The existing fleet of nuclear power reactors in the United States operate on uranium that has been enriched up to 5%. HALEU fuel has been enriched between 5% and 20%. Many advanced reactor designs are smaller builds than conventional nuclear reactors and so to make a nuclear reactor smaller, they need to get more power from smaller quantities of fuel, the Department of Energy says.
"Right now, the only commercially available source of HALEU is from the Russian Federation and the support for HALEU in the IRA signals an understanding that the federal government is needed to jumpstart domestic enrichment capabilities to support the coming wave of new nuclear technologies," Rampal told CNBC.
It's also just the first step, Rampal said. The nuclear industry needs multiple billions of dollars to invest in HALEU production over the next ten years, he told CNBC.
The IRA also includes $150 million for the Office of Nuclear Energy through 2027, according to the Bipartisan Policy Center. That money is for the Department of Energy to invest in its nuclear innovation research at its network of National Laboratories.
The IRA includes a tax credit for the clean production of hydrogen worth up to $3 per kilogram of hydrogen produced in a way that does not emit any greenhouse gasses. The tax credit would be available for 10 years, according to the Nuclear Energy Institute.
Hydrogen generates no carbon dioxide when burned, and therefore could be useful in sectors that would otherwise be hard to decarbonize, like trucking, shipping, and air travel. However, creating hydrogen and transforming it into a form that can be used for fuel requires a lot of energy. If the energy that is used to make hydrogen emits greenhouse gasses, then its benefit is nullified.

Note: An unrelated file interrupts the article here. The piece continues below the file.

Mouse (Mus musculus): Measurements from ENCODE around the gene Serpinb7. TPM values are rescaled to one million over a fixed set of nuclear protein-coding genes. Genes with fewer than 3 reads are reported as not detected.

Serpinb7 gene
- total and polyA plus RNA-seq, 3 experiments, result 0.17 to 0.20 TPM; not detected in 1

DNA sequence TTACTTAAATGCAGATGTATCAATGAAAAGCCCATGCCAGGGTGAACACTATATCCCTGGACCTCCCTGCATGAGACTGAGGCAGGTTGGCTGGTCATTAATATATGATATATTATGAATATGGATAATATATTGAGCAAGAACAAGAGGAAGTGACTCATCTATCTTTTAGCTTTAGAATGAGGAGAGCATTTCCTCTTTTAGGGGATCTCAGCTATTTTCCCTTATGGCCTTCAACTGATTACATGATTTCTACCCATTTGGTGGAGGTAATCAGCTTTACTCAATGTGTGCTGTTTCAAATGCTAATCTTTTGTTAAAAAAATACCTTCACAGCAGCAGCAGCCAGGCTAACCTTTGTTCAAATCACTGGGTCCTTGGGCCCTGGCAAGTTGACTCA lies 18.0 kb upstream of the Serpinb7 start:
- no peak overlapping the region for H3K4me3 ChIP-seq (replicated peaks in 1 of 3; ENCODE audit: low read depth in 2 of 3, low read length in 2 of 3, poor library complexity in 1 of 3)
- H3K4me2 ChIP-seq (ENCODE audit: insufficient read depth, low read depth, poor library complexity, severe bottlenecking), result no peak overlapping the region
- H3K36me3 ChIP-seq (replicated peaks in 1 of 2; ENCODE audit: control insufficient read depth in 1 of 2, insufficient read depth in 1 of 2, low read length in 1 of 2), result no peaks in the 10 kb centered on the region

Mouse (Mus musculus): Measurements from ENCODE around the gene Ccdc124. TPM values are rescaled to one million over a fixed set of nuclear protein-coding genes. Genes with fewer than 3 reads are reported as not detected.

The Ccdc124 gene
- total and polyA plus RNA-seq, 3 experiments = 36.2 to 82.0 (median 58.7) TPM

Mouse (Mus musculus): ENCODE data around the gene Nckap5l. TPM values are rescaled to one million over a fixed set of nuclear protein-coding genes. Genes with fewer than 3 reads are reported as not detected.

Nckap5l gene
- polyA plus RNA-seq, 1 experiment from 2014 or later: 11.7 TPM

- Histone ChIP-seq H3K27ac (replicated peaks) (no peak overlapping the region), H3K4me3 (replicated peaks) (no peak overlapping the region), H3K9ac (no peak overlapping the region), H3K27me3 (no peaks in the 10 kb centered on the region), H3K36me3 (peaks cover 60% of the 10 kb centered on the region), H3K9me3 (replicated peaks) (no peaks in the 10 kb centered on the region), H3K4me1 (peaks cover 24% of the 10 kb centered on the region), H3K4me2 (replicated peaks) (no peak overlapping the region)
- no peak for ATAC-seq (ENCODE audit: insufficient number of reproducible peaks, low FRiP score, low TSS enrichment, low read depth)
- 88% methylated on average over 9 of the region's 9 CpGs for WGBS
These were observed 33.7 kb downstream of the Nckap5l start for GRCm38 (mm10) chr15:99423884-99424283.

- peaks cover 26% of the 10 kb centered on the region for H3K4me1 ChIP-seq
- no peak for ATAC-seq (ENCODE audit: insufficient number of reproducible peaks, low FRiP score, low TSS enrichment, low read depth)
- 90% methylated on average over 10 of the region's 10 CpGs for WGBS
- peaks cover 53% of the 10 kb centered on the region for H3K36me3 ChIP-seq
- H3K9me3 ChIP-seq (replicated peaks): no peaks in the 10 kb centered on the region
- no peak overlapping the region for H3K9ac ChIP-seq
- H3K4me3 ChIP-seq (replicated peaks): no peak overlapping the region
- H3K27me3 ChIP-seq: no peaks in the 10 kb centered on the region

Nuclear energy can be used to produce hydrogen with no carbon emissions, Crozat told CNBC.
"The current way of making it from natural gas results in a lot of carbon emissions which is a big drawback if the reason for turning to hydrogen is to reduce emissions from industry and heavy transportation," Crozat told CNBC. "The Department of Energy is funding two demonstration projects to produce hydrogen from currently operating nuclear plants. We could see the first kilograms produced later this year or early next."
To be eligible for the maximum tax credit, the facility has to be under construction before 2033 and generate no more than 0.45 kilograms of carbon dioxide equivalent per kilogram of hydrogen produced and that must be measured and tracked with a lifecycle assessment, the Nuclear Energy Institute says. The tax credit phases out if a hydrogen production facility generates more than 6 kilograms of carbon dioxide equivalent per kilogram of hydrogen.
Also, to be eligible to receive the maximum value of the tax credit, a facility has to meet "prevailing wage requirements" or the maximum credit is $0.60 per kilogram of hydrogen produced, according to the Nuclear Energy Institute.
The IRA includes a manufacturing production provision that allows for a tax credit for component parts produced and sold after 2022, according to a summary of the benefits of the IRA for the nuclear industry from the law firm Morgan Lewis.
This credit is not only for the nuclear industry, but it can be applicable, according to Morgan Lewis' analysis of the new law. The specific credit depends on the type of component part produced and sold. For some parts, there is a gradual phase-out of the credit from 2030 through 2033, Morgan Lewis writes.
Similarly, the IRA law includes an extension of the Advanced Energy Project Credit tax credit program, which is not specific to the nuclear industry either but also could be applicable to the nuclear industry, according to Morgan Lewis. Under the program, the U.S. Treasury can authorize a maximum of $10 billion of these tax credits and they can go towards a slew of clean energy manufacturing and facilities production.